Myths of Life

In choosing how to live our lives, we are bombarded with social and cultural expectations of what is preferable or correct.  Existentialism encourages us to examine the relevance of these expectations. However, concepts are often difficult to grasp and even more difficult to apply to our own lives.  The language of myths explains existential concepts of freedom, choice, responsibility and anxiety in a straightforward manner readily applicable to your own life experience.

The Group Myth

In many aspects of our lives, we look to others for what is acceptable, desirable and appropriate.  The fashion pages of modern magazines bear witness to collective beliefs of how to dress, present ourselves and evaluate others.  Cultural and social expectations further influence the course of our life choices.  We rarely stop to question whether this is the path we want to take.  We experience temporary freedom when we break from the norm.  For example, the ‘gap year’ or ‘overseas experience’ when young people travel, or personal development courses, offer the opportunity to reflect on our lives.  However, reflection is often explored within equally safe boundaries which are acceptable and predictable.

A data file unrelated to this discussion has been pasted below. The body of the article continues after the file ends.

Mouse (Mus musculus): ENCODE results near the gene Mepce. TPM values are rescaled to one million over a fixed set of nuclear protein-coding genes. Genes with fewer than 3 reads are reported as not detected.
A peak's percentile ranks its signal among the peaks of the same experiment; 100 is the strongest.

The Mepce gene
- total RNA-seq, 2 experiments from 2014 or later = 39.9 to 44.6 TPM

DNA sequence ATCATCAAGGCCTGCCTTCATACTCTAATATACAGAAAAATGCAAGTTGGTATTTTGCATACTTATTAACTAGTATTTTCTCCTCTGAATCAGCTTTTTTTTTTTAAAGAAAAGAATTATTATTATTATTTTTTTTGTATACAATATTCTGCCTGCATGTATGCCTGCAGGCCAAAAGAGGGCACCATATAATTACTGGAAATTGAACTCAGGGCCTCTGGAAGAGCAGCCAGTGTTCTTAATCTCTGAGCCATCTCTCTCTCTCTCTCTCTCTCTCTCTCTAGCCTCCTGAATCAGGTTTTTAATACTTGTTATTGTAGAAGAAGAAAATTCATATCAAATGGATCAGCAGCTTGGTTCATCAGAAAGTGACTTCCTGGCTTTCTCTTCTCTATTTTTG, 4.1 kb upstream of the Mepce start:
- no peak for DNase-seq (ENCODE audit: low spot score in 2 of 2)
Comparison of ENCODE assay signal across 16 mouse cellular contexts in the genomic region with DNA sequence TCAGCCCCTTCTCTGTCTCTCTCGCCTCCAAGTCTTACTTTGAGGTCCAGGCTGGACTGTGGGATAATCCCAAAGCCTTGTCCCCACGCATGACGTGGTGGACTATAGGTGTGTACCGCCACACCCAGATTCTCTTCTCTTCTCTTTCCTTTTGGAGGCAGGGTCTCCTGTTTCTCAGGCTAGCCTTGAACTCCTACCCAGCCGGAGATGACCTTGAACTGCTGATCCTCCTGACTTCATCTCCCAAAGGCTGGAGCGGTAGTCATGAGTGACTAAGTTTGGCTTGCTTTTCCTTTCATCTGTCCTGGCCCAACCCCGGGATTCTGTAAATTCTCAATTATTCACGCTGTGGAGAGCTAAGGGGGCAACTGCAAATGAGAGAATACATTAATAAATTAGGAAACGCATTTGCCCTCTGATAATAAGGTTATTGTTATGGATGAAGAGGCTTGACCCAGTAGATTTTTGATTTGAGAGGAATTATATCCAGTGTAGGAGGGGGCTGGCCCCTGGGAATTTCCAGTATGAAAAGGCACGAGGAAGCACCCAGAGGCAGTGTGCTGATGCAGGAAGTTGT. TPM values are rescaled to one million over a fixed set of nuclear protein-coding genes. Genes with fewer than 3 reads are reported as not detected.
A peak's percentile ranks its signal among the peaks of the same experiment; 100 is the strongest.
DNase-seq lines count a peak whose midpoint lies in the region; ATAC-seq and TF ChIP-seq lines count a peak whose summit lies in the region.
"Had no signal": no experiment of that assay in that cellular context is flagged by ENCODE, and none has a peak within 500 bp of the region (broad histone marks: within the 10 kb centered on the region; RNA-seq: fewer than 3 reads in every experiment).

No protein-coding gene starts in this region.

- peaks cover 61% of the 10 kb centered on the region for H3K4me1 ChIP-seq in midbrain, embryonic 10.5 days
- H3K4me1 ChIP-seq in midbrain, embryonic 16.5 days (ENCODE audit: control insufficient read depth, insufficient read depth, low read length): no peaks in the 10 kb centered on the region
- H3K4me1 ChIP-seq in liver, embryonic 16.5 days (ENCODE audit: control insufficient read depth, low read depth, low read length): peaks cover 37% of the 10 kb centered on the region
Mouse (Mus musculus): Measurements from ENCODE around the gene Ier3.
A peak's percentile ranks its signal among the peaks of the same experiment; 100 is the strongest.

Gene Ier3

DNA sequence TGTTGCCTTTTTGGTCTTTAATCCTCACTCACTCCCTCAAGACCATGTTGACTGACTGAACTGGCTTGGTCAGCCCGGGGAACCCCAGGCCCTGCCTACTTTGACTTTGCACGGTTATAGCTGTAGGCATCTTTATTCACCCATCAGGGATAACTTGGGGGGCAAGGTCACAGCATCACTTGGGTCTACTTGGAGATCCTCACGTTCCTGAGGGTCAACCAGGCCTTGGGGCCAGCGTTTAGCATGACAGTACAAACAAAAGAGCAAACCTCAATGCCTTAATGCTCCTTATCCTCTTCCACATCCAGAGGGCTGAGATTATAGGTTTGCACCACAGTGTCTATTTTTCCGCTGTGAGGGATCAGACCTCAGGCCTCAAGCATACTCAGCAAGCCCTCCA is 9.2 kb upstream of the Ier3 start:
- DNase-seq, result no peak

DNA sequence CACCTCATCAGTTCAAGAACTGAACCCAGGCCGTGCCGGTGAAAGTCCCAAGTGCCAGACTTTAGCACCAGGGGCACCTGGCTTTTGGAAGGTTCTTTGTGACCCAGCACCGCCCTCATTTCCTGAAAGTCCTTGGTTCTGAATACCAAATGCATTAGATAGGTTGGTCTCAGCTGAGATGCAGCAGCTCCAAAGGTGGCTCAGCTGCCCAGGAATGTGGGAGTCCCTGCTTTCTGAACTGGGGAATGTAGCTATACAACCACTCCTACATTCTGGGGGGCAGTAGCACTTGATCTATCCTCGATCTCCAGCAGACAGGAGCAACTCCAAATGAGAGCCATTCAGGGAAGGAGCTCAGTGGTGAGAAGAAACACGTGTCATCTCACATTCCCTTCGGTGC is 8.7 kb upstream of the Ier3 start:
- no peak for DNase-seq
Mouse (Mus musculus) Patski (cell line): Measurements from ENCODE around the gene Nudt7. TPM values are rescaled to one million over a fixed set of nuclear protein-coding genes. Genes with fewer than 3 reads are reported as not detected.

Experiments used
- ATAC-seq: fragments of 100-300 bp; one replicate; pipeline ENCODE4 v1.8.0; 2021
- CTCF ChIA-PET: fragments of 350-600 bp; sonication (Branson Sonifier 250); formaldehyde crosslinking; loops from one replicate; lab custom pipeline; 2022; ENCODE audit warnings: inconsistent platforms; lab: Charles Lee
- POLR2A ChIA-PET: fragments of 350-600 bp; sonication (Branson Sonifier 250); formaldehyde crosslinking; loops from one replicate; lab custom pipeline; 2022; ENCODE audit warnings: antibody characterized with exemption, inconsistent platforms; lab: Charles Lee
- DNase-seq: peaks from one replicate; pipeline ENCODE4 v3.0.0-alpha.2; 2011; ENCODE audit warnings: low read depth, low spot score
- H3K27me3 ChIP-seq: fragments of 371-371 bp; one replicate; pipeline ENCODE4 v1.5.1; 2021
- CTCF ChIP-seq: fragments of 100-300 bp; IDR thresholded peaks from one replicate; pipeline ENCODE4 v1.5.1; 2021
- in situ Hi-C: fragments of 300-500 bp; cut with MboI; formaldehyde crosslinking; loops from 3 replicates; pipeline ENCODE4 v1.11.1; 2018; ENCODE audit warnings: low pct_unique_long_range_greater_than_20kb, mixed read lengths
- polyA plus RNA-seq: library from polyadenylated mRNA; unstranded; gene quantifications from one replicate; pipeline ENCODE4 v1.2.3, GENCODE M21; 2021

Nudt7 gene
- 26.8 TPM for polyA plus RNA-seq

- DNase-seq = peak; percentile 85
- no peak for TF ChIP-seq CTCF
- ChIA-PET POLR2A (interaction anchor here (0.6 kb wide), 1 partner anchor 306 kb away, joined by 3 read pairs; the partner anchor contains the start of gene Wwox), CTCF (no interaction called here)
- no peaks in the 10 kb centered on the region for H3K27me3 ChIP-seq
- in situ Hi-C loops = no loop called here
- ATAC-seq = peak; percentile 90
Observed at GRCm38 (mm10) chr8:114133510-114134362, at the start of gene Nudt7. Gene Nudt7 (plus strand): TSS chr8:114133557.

So how do we choose what is right for us in a world that offers us so many answers?  Accept that you are unique and what will bring you happiness will be very different from someone else.  Question the norms which influence your life and focus on what you enjoy – even if it contradicts what people of your age, gender and culture expect.  Relationships can be a source of mutual enjoyment.  Therefore, only allow people into your life who accept you for who you want to be rather than who they want you to be.

The Identity Myth

From a young age, the pressure to conform to the demands and expectations of others is enormous.  In the normal course of socialisation, we want to belong and be accepted by others.  However, conflict arises when there is disparity between who we want to be and what others want us to be.  The resultant anxiety is often interpreted as presumed ‘rightness’ in the status quo.  However, this is not the case.  Anxiety is part of living a well lived life and is inevitable particularly for someone who chooses meaningfully.  It doesn’t mean that it is right for us to conform to others’ expectations and choose from the limited options this brings.

To manage the conflict that arises out of non-conformity, we often try to influence others to change their behaviour and become who we want them to be.  However, by engaging in direct action to bring about happiness in our own lives, we connect with our personal power and gain mastery over our own life choices.  Aim to define what is desirable for you rather than allowing social pressure, fashion or image to dictate socially, culturally, gender and age-appropriate behaviour.